While just about everyone is fixated on developments in Greece and the outcome of Sunday’s referendum, another little crisis is brewing away nicely on the other side of the Atlantic. Puerto Rico may be a few thousand miles away from Greece, but it is not a million miles away in terms of its economic woes. Even Paul Krugman took time to pen a brief article on Puerto Rico. So what is up on the sun drenched island?
Unsustainable debt is the short answer. According to the New York Times the state’s debt has ballooned because of a failing economy and an inefficient government that has taken in more that it has spent. Sounds a lot like Greece. Puerto Rico’s governor, Mr Garcia Padilla has declared that the state’s
$72bn debt is unpayable. Like Greece, Puerto Rico is now faced with further austerity. And in an further eerie parallel with Greece, the IMF has waded in with a call for debt relief. In the case of Puerto Rico this has come in the shape of a report issued by three former IMF and World Bank officials. They state quite categorically that even big spending cuts and tax increases will not fix the fundamental problem.
So, for both Greece and Puerto Rico a key element in any sustainable plan will include some debt relief and an extension of the pay back time for the rest of the debt. There is an added hurdle for Puerto Rico to overcome to get this part right. As a Commonwealth and not a fully paid up state of the US, Puerto Rico is not covered by the Federal bankruptcy law for municipalities and states. Basically this means that Puerto Rico cannot legally default! Action on this will need to be taken in Washington by Congress.
However there is no such thing as a free lunch. In exchange for debt relief, US commentators all seem to be in agreement that investors and Congress should press Puerto Rico to make significant regulatory reforms. Or, as the Economist likes to put it, many of the reforms needed to revive growth must be ordered from Washington.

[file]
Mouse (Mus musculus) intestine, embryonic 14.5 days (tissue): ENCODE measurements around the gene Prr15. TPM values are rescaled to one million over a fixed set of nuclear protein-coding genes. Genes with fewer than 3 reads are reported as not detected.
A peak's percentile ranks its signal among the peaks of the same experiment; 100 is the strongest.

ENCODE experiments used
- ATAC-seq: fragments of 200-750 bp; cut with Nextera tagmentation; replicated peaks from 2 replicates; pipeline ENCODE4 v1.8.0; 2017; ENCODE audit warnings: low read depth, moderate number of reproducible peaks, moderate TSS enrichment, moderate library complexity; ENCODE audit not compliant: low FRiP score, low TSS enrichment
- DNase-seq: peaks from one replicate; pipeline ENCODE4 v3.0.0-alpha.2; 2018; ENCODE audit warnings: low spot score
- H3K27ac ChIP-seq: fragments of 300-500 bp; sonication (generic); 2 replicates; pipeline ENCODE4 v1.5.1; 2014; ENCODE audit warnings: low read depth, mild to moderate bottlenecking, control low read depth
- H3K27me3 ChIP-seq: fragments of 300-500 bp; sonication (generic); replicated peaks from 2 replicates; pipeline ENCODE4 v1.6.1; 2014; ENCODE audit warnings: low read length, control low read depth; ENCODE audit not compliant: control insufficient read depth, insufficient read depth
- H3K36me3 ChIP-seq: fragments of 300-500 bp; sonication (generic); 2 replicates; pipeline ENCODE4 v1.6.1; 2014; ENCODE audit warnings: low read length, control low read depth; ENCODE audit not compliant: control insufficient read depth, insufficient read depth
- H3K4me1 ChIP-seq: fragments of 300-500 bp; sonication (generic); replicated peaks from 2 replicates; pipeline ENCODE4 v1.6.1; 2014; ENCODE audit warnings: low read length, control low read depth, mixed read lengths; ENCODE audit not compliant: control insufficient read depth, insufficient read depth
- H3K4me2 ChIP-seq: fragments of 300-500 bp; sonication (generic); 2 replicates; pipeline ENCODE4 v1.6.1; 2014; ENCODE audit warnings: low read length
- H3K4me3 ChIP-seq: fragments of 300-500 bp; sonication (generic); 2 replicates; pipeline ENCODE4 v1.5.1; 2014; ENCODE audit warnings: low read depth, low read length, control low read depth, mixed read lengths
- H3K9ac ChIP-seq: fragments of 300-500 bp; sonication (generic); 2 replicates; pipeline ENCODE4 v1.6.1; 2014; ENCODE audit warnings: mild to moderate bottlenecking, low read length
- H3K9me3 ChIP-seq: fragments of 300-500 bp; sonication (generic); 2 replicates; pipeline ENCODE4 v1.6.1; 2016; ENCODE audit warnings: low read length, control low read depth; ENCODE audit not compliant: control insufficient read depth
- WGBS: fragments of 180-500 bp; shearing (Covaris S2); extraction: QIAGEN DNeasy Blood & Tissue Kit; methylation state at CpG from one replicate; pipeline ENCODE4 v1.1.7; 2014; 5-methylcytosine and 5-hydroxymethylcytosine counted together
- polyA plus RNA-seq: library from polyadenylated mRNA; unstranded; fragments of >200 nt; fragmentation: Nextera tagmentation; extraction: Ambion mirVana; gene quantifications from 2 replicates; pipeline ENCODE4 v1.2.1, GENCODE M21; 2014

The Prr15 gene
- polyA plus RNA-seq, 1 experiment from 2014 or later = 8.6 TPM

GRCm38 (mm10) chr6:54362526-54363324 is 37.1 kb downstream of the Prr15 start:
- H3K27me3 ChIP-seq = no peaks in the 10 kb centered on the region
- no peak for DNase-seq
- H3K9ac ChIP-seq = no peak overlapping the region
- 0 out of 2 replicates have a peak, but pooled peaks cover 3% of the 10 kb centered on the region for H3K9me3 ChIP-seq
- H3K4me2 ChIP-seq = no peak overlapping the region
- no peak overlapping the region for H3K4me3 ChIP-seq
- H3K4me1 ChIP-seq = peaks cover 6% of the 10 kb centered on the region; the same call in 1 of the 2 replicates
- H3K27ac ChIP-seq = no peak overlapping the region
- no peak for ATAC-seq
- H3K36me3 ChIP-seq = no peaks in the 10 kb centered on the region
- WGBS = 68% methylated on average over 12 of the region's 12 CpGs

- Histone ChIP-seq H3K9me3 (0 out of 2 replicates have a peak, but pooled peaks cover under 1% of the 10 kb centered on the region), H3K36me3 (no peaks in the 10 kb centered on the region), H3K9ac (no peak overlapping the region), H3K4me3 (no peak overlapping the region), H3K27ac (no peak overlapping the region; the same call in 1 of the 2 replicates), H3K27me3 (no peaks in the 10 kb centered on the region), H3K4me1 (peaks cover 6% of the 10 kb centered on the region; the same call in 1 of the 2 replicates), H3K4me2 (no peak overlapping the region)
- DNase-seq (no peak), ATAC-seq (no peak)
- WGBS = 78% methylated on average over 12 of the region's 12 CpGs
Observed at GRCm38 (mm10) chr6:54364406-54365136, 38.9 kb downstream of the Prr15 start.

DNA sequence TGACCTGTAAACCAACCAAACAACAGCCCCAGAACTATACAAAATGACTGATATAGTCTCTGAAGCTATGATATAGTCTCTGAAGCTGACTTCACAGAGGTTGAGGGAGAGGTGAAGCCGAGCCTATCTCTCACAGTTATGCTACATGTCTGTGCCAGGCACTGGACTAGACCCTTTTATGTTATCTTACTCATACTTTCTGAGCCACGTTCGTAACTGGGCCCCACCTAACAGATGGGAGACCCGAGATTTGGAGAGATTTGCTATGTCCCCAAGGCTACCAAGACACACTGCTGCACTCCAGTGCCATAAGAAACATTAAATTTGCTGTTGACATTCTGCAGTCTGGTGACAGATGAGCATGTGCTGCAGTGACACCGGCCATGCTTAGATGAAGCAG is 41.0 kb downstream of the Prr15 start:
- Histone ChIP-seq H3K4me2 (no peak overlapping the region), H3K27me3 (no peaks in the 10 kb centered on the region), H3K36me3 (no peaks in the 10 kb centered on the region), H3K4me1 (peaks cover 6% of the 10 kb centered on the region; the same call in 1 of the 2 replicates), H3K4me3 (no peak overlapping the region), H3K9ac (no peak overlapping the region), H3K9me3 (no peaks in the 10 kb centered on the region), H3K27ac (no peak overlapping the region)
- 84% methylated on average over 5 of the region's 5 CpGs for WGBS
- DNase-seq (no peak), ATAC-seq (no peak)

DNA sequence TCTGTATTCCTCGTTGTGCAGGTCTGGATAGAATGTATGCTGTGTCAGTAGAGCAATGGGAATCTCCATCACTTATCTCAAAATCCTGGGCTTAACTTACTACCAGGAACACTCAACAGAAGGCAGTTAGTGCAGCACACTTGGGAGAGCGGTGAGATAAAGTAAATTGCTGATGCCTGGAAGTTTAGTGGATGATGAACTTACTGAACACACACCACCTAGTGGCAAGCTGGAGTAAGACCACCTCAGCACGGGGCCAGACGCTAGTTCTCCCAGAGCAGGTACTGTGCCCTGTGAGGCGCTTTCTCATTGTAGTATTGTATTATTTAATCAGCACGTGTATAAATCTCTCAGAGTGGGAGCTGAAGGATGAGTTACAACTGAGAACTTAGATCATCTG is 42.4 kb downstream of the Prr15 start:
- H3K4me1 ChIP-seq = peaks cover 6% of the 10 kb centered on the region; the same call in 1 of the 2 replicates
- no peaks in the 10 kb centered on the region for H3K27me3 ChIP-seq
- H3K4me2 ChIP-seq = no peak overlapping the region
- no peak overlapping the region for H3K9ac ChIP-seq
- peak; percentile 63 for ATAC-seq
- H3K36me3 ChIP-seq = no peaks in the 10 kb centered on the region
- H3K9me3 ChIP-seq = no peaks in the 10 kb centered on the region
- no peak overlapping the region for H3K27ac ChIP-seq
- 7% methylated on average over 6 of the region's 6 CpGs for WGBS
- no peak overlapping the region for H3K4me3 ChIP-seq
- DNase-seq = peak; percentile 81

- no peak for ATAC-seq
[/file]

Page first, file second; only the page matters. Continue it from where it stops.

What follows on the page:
With luck, both Puerto Rico and Greece can reach an agreement that is satisfactory to both sides, but in both cases it will involve some degree of continued austerity and almost certainly some economic changes that many will find difficult to accept. The alternative of a forced default is likely to prove even more unpalatable.
A couple of key differences in respect of the two crisis. Both Puerto Rico and Greece are part of a single currency zone. While many are using the Greek crisis as an opportunity to question the whole of the eurozone and its survival, nobody is doing this in relation to Puerto Rico. Whatever happens there, no-one is going to raise questions about the sustainability of the dollar zone. It also does not look like that anyone is calling for Puerto Rico to be expelled from the dollar zone either.
Another key difference is that Puerto Rico only has to deal with two political intermediaries – the President and Congress. Contrast that with Greece, which has to negotiate with the IMF, European Commission and all 18 other member states in the eurozone. While most commentators focus on Germany, all of the other 17 governments have their own concerns and electorates to worry about. Not to mention their own veto on any new deal with Greece. It should raise the question as to how Syriza has managed to alienate all of these partners?
Greece and Puerto Rico desperately need an agreed deal. I am not at all sure what outcome in Greece tomorrow is more likely to promote an agreement. One situation where I am glad I do not have a vote.